‘What about Ur’tna?!’ Te’rnu suddenly interjected.

Elder Ra’ntu looked exasperated. ‘Do not fill the spaceman’s mind with stories of Ur’tna’s nonsense. We have already had that Trial, we have already ruled that these stories were little more than the ramblings of a lunatic.’

‘Forget the trial! We didn’t know-’

‘Te’rnu!’ Ra’ntu insisted. ‘Enough! The off-worlder does not need to hear this!’

‘I’m happy to hear what he has to say,’ I butted in, shooting Te’rnu a smile. ‘He saved my life, after all. Who was Ur’tna?’ Part of me was just happy to finally get a word in.

Te’rnu shot me a brief smile in thanks. Ra’ntu, on  the other hand, looked less than impressed.

‘They were an Arellian. Lived here, in Te’r’ok. Ur’tna was absolutely convinced that there was more going on with the tributes than met the eye.’

‘And was also… mad,’ Ra’ntu added.

‘That does not necessarily mean Ur’tna was wrong,’ Te’rnu replied.

‘That’s true! I’ve known plenty of completely mad people who were almost always right,’ I added, trying my darndest to support the person who’d saved my life. I was, however, complete ignored by the both of them. Old quarrels die hard – on Z’h’ar as it is in Terra.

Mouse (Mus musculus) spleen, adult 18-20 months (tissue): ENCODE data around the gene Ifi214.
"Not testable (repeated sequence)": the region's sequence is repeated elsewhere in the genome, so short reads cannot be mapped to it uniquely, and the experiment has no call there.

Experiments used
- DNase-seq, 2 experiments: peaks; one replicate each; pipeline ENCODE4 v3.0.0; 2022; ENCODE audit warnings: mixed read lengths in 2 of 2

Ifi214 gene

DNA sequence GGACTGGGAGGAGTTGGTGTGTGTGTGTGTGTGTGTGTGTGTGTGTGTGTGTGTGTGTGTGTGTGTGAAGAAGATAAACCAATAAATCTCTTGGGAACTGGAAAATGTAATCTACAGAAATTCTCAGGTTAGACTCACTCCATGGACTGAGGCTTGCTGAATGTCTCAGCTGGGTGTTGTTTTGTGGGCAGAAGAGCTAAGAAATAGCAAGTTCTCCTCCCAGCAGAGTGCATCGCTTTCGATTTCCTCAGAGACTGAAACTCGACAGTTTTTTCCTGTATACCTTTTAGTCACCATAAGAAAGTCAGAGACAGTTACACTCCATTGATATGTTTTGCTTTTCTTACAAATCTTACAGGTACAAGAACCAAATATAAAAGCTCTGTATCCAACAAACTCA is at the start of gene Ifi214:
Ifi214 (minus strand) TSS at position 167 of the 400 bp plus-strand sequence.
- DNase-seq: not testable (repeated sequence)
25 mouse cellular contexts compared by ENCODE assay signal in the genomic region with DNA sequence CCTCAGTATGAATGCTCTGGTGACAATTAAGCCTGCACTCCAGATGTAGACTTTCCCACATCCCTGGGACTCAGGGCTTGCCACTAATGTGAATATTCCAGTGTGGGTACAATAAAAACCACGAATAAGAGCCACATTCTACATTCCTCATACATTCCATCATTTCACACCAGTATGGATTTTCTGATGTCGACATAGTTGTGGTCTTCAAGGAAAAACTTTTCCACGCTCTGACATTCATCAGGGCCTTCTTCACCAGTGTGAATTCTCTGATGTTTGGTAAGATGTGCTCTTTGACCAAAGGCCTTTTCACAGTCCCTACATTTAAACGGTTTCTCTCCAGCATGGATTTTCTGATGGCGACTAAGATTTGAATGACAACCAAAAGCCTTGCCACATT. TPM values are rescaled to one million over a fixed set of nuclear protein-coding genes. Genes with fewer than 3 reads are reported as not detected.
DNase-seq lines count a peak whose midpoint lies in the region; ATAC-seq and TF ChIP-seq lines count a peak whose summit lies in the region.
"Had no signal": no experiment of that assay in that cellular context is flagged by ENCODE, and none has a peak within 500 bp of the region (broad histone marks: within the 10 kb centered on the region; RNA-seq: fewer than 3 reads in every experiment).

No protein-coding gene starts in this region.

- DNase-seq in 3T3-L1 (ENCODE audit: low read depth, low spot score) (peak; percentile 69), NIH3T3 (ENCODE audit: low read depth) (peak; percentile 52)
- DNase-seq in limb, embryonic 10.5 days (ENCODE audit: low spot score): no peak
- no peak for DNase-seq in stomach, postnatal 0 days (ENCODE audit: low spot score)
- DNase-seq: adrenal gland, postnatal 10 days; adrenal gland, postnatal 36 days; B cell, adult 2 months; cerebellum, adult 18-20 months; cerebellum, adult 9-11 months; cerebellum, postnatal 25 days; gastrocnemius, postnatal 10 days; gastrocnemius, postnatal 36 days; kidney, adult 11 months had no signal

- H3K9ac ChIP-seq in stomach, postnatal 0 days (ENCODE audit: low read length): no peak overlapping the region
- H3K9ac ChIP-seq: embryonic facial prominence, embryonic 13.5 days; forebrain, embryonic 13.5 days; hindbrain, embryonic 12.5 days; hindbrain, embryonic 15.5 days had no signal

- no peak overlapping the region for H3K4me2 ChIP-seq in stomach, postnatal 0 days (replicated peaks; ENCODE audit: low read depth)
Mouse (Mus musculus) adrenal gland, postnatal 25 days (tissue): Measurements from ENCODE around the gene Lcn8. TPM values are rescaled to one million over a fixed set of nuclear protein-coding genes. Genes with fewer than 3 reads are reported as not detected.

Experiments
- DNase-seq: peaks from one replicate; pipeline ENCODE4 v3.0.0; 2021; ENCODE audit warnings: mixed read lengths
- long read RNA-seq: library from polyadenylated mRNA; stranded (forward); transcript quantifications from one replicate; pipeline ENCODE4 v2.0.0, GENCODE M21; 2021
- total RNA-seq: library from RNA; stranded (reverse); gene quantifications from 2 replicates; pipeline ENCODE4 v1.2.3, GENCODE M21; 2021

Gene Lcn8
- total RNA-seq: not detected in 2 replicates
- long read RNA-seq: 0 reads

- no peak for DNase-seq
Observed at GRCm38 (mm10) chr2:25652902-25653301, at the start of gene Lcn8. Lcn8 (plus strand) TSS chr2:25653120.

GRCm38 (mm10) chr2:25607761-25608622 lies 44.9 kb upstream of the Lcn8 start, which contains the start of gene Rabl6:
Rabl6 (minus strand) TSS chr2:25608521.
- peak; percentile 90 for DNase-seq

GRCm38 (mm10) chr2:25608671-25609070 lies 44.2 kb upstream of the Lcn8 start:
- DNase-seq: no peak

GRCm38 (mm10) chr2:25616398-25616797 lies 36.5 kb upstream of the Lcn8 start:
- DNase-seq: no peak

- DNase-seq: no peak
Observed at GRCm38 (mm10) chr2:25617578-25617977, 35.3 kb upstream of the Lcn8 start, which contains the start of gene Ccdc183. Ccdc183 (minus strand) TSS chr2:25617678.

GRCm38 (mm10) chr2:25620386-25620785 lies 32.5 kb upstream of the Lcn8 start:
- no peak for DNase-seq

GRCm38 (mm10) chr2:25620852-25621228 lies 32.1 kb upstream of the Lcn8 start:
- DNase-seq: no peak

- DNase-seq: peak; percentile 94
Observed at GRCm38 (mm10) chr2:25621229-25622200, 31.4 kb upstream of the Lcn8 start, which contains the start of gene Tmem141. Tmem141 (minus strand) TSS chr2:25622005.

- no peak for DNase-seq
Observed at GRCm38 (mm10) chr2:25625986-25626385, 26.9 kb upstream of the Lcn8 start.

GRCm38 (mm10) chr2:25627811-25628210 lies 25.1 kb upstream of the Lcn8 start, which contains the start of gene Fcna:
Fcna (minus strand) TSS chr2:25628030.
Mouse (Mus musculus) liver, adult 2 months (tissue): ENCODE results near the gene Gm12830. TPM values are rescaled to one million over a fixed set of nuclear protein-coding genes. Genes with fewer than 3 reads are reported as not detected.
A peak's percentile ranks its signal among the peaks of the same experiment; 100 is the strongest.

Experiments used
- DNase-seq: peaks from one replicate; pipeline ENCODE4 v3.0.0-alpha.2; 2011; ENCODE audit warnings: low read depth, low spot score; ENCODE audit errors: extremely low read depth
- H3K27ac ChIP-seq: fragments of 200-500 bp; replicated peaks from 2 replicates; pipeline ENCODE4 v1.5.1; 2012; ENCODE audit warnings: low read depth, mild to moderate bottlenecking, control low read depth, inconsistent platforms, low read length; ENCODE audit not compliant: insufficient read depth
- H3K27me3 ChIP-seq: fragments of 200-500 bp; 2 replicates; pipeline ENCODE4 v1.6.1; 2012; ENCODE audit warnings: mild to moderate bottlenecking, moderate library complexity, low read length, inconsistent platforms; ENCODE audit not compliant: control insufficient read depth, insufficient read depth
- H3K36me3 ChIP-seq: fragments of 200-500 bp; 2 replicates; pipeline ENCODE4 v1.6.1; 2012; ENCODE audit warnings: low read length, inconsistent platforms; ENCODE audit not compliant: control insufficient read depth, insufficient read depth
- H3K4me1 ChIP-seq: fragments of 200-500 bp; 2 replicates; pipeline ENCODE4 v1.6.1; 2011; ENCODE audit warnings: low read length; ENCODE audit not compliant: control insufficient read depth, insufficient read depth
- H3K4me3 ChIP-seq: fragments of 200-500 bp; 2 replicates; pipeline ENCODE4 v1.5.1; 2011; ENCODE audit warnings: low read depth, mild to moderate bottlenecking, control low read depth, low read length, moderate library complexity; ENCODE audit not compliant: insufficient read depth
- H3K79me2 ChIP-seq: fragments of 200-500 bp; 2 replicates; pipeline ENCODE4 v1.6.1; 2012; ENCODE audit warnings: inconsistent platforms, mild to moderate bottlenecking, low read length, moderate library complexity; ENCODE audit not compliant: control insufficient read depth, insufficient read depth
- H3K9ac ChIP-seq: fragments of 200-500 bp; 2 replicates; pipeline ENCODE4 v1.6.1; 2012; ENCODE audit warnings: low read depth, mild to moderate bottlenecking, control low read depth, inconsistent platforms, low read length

‘Nobody else ever believed Ur’tnu,’ Te’rnu continued, ‘But Ur’tnu was convinced that the Iyr were doing something with the people they had taken.’

‘Like what?’ I asked.

‘Experimenting on them? Enslaving them? Selling them? Ur’tnu never quite got to the bottom of it.’

‘All little more than conspiracy theories!’ Ra’ntu interjected. ‘Please don’t pay attention to this one, spaceman. Te’rnu’s mind was warped by Ur’tnu’s babbling, and it never quite recovered, it seemed.’